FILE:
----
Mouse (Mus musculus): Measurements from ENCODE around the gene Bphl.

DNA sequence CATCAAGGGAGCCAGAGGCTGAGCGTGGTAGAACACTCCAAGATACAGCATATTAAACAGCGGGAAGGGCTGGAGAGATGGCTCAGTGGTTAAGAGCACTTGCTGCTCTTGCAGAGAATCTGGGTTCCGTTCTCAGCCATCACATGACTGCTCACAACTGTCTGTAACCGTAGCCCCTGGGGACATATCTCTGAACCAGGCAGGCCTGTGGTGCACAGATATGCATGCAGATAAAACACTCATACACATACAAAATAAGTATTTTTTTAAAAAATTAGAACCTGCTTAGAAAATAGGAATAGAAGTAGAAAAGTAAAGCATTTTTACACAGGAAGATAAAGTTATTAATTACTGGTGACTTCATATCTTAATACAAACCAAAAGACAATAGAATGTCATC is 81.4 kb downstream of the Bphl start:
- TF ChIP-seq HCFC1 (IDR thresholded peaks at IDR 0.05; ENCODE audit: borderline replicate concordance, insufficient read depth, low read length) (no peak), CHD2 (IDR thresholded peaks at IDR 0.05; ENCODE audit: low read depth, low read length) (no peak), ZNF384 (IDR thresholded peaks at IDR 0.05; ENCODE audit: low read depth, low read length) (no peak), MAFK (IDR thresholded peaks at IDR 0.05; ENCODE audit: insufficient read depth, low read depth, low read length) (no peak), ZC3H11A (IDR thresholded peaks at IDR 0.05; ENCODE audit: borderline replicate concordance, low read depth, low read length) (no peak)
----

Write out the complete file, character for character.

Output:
Mouse (Mus musculus): Measurements from ENCODE around the gene Bphl.

DNA sequence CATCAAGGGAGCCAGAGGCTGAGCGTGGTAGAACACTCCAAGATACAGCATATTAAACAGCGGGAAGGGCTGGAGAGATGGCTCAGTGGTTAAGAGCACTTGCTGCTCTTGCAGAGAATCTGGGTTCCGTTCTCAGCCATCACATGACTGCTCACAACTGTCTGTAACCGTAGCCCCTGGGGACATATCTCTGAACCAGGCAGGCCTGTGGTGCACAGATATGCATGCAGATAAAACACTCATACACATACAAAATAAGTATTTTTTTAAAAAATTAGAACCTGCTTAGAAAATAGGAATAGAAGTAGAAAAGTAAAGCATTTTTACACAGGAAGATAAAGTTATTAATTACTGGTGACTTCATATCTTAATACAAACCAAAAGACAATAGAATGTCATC is 81.4 kb downstream of the Bphl start:
- TF ChIP-seq HCFC1 (IDR thresholded peaks at IDR 0.05; ENCODE audit: borderline replicate concordance, insufficient read depth, low read length) (no peak), CHD2 (IDR thresholded peaks at IDR 0.05; ENCODE audit: low read depth, low read length) (no peak), ZNF384 (IDR thresholded peaks at IDR 0.05; ENCODE audit: low read depth, low read length) (no peak), MAFK (IDR thresholded peaks at IDR 0.05; ENCODE audit: insufficient read depth, low read depth, low read length) (no peak), ZC3H11A (IDR thresholded peaks at IDR 0.05; ENCODE audit: borderline replicate concordance, low read depth, low read length) (no peak)